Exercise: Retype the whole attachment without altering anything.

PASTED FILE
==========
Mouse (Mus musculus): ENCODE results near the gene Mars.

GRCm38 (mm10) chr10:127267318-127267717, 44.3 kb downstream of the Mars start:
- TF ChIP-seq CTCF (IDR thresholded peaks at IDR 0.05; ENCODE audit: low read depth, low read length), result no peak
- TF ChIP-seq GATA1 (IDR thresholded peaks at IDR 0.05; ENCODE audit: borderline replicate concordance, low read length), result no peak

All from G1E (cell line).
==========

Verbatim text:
Mouse (Mus musculus): ENCODE results near the gene Mars.

GRCm38 (mm10) chr10:127267318-127267717, 44.3 kb downstream of the Mars start:
- TF ChIP-seq CTCF (IDR thresholded peaks at IDR 0.05; ENCODE audit: low read depth, low read length), result no peak
- TF ChIP-seq GATA1 (IDR thresholded peaks at IDR 0.05; ENCODE audit: borderline replicate concordance, low read length), result no peak

All from G1E (cell line).